The settlement would include a payment to a former Aranesp product manager, Kassie Westmoreland, to resolve a whistleblower lawsuit. Westmorland worked at Amgen from 2002 to 2005. The suit alleged that the company gave "liquid kickbacks" to doctors, as well as other incentives. She accused the company of overfilling Aranesp vials so that doctors could have extra medication free of charge, the company would then encourage the doctors to overcharge private insurers and Medicare for this extra amount, resulting in more profits for the company.
The court has not yet revealed how much the whistleblower settlement is. Law firm, Sanford Heisler, which represents the former Amgen employee, wrote in a communiqué that it could amount to $612 million. The law firm then withdrew its statement after the judge said clearly that the settlement would not be approved until Wednesday.
Westmoreland is also suing the company for retaliation and wrongful termination. She will most likely receive a part of the Amgen settlement under federal law for whistleblowers.
Amgen knew it would find it hard to compete against Johnson & Johnson's Procrit (Epoetin alfa), a well established medication which is used once every two weeks. The company used a statement in the product labeling to its advantage that stated that Aranesp had a longer serum half-life than Procrit, which may suggest a less-frequent dosing schedule for the patient.
Pursuing profits at the risk of patient safetyAmgen pharmaceutical sales representatives promoted Aranesp for the once monthly dose (off label), according to a complaint filed by the US Attorney's Office in the Eastern District of New York. The complaint was filed last Tuesday.
The company had tried to get Aranesp's dosage's listing in the Pharmacopeia's Drug Information, which would then allow Medicare and Medicaid to reimburse its usage off-label.
The criminal complaint stated "As part of its strategy to increase sales of Aranesp, Amgen instructed its sales representatives to distribute laminated reprints of the Aranesp compendia listing for the (once monthly) QM dose to healthcare professionals with the intent that the healthcare professionals would use Aranesp for QM dosing."
Prosecutors explained that Aranesp is administered intravenously or by injection. Patients often find it painful, so changing from twice a month to once a month would make it more desirable.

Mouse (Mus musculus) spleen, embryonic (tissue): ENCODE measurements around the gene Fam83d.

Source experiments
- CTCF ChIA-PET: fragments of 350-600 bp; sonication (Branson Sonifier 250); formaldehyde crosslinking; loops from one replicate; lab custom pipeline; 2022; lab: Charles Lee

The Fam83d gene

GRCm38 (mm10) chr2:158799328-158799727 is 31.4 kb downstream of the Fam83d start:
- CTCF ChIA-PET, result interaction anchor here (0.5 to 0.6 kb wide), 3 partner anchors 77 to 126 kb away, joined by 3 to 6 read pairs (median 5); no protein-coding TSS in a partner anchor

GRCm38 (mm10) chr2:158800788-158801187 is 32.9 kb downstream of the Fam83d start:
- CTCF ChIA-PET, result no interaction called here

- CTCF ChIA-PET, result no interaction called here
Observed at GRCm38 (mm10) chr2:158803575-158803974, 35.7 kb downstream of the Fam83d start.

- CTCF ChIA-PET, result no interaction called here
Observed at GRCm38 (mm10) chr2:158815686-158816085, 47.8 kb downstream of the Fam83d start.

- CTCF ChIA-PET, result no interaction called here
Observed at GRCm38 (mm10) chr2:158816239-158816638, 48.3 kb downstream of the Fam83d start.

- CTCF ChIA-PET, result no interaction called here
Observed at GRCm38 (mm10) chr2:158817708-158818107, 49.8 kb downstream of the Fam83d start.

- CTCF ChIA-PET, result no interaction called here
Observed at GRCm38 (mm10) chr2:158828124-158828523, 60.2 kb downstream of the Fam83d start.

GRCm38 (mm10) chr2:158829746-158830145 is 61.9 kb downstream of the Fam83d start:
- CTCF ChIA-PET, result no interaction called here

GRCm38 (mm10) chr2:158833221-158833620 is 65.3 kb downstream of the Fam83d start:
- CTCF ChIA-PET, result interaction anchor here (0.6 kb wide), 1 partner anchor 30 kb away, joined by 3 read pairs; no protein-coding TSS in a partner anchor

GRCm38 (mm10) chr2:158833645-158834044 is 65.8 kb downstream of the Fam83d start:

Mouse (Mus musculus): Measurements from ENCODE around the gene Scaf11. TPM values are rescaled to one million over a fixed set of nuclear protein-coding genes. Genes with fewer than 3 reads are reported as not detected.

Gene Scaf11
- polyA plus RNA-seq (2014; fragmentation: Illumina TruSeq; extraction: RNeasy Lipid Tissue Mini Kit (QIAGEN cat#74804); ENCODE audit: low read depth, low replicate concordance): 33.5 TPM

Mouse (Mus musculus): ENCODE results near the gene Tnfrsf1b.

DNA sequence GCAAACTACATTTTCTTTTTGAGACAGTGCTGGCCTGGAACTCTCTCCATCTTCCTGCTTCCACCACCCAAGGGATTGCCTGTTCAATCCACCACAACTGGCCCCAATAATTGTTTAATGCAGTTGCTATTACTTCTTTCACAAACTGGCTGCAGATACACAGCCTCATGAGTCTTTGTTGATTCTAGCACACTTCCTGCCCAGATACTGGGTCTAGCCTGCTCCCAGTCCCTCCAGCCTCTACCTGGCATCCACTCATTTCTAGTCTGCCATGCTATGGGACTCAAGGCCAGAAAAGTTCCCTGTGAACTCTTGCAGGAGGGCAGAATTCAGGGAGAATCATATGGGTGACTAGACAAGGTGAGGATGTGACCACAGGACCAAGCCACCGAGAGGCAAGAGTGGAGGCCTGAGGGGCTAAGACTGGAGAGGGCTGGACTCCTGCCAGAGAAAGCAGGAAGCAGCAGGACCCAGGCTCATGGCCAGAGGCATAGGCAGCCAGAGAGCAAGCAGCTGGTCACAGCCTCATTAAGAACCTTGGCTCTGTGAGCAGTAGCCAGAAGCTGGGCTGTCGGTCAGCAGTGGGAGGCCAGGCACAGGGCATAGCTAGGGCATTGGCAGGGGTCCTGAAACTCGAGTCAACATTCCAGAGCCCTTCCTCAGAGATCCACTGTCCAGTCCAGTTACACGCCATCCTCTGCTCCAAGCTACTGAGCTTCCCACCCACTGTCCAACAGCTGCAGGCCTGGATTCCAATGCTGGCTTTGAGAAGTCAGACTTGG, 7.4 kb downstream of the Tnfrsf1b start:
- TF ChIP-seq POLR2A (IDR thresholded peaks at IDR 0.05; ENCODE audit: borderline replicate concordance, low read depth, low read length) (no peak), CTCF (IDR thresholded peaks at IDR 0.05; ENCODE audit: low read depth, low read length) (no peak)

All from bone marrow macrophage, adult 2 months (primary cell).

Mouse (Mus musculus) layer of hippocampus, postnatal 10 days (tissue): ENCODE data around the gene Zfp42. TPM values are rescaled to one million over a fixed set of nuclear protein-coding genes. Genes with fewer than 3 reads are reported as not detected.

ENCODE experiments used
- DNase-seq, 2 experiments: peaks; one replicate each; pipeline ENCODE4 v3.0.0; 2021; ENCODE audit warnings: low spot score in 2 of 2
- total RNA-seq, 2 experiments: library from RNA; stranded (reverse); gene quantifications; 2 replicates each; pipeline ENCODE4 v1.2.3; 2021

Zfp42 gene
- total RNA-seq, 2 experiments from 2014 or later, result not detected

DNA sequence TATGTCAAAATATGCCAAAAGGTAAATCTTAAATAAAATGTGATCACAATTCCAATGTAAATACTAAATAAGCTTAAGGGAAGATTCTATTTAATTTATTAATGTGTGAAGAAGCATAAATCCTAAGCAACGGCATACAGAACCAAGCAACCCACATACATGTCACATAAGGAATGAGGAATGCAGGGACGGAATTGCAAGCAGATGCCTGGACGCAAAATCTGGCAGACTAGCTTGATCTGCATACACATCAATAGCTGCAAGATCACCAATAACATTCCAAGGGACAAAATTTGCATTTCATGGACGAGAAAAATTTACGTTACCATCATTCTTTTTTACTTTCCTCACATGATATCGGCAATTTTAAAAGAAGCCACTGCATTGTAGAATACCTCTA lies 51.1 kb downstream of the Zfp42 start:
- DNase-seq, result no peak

Prosecutors said that Amgen had been "pursuing profits at the risk of patient safety".
A doctor can legally prescribe a medication for off-label uses. However, pharmaceutical and biotech companies are not allowed to promote off label usage to doctors.
According to Amgen in October 2011, $780 million had been put aside to settle the allegations. At least 15 states have filed lawsuits against the company, alleging that it tried to encourage doctors to overcharge Medicaid and Medicare for Aranesp prescriptions.
According to Amgen, the company will enter into a corporate integrity agreement with the US government so that it can carry on selling medications through public health care programs.
Should Amgen board members and executives commit similar offenses in the future, the agreement makes these people personally liable. Marshall Miller, a US Attorney's Office for the Eastern District prosecutor said "We're placing those individuals on the hook for any future violations."
According to the Justice Department charges, Amgen promoted Aranesp at higher doses and at intervals the FDA had not approved. Aranesp had been approved for use in kidney disease and cancer. It was initially approved in September 2001 for the treatment of anemia caused by chronic kidney (renal) failure and chemotherapy.
Marshall L. Miller, from the US Attorney's Office in Brooklyn said after the proceeding "Today's guilty plea represents a sweeping victory for the American public."
Aranesp sales reached $2.3 billion in 2011, down from $4.1 billion in 2006. Sales declined steadily amid increased scrutiny regarding its costs to Medicare and safety warnings.
Written by Christian Nordqvist